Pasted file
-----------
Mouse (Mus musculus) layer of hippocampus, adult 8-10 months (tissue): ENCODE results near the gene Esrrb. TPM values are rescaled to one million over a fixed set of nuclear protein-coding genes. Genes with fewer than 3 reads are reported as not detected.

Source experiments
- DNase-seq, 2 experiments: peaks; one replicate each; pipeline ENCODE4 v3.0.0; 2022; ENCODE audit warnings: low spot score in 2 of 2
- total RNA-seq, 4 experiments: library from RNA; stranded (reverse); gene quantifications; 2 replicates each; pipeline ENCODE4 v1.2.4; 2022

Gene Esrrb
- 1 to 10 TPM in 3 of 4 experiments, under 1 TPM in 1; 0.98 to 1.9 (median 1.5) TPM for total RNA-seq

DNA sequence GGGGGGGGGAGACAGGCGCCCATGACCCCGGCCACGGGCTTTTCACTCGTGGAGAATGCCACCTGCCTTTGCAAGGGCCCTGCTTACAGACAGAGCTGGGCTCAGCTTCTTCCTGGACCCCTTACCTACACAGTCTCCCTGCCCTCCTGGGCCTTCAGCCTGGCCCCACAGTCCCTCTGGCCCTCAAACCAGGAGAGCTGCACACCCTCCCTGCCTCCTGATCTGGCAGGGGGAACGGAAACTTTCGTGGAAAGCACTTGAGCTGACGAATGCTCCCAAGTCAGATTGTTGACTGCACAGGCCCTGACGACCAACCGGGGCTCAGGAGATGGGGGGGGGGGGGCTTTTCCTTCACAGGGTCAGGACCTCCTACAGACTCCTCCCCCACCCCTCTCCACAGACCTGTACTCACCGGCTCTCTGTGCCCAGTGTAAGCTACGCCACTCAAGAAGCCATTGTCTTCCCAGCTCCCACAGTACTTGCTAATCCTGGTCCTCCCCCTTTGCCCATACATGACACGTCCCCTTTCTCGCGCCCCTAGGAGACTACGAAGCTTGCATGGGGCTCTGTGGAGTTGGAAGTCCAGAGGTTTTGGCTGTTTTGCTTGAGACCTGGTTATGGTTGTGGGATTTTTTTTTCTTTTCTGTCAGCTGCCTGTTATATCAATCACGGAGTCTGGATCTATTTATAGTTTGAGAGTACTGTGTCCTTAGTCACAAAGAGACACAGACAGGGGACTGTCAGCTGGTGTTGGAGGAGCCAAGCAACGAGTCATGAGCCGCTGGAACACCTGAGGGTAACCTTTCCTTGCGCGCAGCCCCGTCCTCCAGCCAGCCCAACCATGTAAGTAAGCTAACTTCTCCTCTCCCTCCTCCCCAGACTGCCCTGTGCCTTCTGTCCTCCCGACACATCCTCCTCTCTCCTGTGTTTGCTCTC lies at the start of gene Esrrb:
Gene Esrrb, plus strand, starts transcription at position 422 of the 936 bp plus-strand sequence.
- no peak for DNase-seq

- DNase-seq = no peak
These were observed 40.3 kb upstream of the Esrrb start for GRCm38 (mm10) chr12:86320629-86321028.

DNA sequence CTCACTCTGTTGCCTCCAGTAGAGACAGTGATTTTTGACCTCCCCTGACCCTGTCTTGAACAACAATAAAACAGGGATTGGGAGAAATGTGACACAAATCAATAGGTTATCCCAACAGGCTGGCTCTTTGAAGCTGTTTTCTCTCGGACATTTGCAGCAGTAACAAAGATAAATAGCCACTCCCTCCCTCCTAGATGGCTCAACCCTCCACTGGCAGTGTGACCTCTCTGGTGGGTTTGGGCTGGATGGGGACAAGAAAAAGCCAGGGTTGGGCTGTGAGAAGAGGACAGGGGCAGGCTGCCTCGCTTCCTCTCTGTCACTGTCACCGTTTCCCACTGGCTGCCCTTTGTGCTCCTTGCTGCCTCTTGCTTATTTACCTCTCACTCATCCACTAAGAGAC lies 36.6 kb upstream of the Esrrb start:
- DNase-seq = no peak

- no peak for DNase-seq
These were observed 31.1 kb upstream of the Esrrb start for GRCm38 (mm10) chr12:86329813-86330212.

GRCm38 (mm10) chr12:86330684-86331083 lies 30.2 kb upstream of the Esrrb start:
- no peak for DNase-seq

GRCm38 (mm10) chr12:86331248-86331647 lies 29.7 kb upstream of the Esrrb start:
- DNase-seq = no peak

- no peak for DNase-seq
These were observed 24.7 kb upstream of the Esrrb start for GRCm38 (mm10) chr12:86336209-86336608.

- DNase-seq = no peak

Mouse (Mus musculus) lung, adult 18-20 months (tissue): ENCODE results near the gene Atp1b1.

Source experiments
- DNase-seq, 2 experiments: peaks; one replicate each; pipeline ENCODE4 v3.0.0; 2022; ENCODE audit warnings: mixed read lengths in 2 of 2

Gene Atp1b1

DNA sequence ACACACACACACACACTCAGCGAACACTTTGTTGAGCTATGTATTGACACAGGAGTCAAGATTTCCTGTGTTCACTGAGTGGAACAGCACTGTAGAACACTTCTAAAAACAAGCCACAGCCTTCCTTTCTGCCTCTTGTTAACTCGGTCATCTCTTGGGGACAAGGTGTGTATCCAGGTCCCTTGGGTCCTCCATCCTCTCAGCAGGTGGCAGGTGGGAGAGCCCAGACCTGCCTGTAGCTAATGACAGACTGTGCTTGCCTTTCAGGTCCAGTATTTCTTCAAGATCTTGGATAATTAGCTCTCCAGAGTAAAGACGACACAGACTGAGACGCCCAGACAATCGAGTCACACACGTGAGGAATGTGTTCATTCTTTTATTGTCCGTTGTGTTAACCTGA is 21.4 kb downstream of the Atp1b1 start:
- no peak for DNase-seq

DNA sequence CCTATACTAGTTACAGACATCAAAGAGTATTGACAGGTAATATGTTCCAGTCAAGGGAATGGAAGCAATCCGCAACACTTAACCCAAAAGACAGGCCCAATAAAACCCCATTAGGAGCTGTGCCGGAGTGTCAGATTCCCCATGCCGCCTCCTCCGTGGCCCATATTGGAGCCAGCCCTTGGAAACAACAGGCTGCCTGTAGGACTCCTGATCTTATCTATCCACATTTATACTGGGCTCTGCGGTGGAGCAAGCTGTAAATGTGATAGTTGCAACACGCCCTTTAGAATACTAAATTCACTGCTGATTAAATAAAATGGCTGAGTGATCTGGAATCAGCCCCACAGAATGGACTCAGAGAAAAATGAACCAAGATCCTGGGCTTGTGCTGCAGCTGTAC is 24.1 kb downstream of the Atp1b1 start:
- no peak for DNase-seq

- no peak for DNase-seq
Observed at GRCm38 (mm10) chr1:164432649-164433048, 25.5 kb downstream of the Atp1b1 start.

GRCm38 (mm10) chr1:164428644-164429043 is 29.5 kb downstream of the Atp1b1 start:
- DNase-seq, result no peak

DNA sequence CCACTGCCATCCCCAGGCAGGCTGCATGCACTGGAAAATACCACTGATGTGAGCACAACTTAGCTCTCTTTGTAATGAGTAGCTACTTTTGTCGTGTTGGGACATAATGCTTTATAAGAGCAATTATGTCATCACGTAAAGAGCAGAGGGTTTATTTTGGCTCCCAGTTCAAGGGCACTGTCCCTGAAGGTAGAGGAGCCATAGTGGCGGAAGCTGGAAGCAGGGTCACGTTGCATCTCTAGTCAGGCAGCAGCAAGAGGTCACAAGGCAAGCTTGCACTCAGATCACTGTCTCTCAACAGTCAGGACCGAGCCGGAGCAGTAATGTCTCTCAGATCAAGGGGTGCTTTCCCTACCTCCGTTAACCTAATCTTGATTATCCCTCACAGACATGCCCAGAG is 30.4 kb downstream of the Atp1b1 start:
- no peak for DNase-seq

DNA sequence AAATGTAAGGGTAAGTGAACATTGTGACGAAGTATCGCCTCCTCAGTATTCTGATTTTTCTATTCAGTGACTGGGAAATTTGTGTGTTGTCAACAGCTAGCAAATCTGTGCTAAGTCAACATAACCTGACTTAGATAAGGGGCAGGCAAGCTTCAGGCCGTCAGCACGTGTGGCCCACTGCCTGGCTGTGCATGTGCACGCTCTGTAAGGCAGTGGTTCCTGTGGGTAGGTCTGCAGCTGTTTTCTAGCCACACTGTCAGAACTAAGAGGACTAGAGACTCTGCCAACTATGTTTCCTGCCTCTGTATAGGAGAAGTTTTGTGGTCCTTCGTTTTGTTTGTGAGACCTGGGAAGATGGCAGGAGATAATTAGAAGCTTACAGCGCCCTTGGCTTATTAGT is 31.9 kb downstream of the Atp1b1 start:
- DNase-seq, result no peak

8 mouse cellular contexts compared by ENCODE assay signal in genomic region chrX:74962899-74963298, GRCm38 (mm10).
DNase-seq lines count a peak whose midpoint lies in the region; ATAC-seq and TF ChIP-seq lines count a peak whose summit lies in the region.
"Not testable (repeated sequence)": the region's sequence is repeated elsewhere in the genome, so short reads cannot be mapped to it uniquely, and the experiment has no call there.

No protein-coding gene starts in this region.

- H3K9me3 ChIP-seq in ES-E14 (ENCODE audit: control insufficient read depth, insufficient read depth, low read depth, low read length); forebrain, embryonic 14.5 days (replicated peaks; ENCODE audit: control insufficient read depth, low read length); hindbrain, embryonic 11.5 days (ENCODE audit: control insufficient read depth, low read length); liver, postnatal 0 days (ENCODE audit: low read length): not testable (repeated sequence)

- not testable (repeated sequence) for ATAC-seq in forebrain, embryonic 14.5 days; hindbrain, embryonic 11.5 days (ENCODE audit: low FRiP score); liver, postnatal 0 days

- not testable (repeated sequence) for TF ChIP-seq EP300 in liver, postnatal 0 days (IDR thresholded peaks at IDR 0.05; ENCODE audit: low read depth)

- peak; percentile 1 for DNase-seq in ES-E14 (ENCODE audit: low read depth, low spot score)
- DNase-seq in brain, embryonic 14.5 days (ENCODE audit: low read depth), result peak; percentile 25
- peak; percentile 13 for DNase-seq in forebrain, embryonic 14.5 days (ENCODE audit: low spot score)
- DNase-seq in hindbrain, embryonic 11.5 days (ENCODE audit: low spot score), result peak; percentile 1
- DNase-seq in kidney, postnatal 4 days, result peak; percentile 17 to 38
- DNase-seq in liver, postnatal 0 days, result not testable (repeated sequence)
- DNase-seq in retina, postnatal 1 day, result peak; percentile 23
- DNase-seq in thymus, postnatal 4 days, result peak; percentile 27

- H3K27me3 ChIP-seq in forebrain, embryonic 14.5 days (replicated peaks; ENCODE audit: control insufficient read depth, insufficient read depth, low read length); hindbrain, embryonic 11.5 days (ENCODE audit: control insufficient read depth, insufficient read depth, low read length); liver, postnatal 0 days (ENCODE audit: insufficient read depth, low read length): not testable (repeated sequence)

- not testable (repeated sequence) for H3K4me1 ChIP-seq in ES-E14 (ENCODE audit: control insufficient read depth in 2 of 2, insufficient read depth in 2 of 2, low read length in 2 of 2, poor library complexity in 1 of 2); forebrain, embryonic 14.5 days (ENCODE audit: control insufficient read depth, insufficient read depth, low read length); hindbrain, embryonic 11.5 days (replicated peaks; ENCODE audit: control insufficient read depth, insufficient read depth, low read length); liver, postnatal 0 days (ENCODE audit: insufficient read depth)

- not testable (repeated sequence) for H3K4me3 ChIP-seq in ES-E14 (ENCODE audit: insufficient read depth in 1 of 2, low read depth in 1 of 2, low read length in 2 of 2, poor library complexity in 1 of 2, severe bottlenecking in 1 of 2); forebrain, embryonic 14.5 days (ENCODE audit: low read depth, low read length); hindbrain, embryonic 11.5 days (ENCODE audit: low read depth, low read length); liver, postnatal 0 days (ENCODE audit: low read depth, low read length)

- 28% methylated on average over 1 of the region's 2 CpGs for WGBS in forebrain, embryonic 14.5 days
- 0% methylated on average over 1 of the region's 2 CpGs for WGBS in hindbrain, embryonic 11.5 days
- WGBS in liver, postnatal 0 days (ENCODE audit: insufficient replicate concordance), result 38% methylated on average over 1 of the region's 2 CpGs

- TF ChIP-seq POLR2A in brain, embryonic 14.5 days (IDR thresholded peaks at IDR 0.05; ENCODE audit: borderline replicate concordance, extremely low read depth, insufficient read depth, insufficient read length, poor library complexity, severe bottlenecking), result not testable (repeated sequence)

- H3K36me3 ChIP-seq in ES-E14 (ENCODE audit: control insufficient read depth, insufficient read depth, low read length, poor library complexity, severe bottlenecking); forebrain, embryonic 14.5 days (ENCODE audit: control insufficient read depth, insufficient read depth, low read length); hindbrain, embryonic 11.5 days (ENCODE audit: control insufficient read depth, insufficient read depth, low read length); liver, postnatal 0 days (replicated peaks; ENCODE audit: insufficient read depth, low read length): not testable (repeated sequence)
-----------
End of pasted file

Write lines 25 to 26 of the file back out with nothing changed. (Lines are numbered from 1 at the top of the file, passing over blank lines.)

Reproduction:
- DNase-seq, 2 experiments: peaks; one replicate each; pipeline ENCODE4 v3.0.0; 2022; ENCODE audit warnings: mixed read lengths in 2 of 2

Gene Atp1b1